4:30 AM:  My first alarm had sounded and though I didn’t really want to get up, I reminded myself that I wouldn’t get the chance back to see the sun rise at the Grand Canyon. I woke up Brad and we got dressed. Brad drove us back to Yavapai Point in hopes that the ride would wake both Keenon and Leah. They didn’t budge. I grabbed one of the sleeping bags and took it out with us to stay warm since it was almost 40º. Brad and I found a good spot close enough to the ledge that I was happy and Brad wasn’t nervous. Sunrise was so much better than last night’s sunset.

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6 AM: After Sunrise Brad took me over to the Yavapai Lodge to grab us some coffee and breakfast before we started our drive up to Page, Arizona.

Here rounds up the 24 hours at the Grand Canyon: during our last hour we drove out the West Entrance of the Canyon. Along this drive we saw mule deer and Elk. As we rounded our way toward Tuba City along Hwy 64 we got to admire the view above the Canyon which looks like a gigantic crack through the land. It’s a pretty spectacular sight and a great way to end your visit!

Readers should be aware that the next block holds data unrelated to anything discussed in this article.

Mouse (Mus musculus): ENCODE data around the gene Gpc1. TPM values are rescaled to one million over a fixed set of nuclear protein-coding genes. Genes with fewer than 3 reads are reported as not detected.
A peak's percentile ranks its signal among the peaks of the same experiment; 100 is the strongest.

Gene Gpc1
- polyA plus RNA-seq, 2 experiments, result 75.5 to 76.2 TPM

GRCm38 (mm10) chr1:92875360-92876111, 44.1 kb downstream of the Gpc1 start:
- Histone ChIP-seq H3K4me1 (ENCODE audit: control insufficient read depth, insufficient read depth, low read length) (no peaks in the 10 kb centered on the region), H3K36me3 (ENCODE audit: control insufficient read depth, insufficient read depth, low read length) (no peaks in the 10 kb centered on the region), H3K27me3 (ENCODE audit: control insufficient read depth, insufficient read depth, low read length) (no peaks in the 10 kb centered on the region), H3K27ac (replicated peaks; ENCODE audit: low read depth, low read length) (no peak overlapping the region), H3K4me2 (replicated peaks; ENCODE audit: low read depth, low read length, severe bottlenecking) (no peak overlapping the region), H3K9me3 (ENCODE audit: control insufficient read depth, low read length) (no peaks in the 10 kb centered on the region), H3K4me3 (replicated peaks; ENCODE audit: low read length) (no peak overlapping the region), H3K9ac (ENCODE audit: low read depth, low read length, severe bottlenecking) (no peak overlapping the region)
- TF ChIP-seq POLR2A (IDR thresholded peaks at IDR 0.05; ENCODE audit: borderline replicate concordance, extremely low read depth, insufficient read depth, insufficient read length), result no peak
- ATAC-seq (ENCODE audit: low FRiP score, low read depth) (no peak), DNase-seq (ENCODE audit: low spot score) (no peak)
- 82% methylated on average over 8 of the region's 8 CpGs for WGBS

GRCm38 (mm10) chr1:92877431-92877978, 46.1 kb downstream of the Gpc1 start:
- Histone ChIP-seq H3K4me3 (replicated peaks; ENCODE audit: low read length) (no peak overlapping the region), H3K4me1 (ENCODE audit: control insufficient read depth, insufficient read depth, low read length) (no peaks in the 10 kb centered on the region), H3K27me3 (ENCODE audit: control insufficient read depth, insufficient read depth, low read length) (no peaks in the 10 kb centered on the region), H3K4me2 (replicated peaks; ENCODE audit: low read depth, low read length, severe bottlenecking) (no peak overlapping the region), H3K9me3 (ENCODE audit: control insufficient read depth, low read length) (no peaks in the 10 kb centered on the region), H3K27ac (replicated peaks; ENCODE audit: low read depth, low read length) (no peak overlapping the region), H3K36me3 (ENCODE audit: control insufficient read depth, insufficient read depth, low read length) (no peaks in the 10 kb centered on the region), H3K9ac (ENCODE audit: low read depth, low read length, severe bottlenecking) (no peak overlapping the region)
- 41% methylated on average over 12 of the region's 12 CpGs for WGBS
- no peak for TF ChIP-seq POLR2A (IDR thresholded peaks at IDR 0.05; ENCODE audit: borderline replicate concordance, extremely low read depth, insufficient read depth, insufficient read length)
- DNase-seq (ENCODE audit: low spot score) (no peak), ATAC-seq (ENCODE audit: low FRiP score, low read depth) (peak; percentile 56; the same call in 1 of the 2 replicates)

Now I’ll take you on an adventure to Seek Phantom

P.S. Meet my squirrel friend!

6 thoughts on “The Biggest Hole on Earth (video heavy)

  1. Gorgeous videos/pictures!!! I always wanted to go to the grand canyon. I heard you can do White water rafting and take a donkey ride down. Not sure if they still do that but I’d totally be down for that. Now your pics made me want to go there. ha ha. #travelproblems

    Liked by 1 person

    1. They do both still. You have options of 3 or 14 days to white water raft the Colorado. The pack mule video shows you the trail rides. Those occur several times a day, the mules are pretty large! I hope you get the chance to go! Let me know if you do, I’d love to know your thoughts.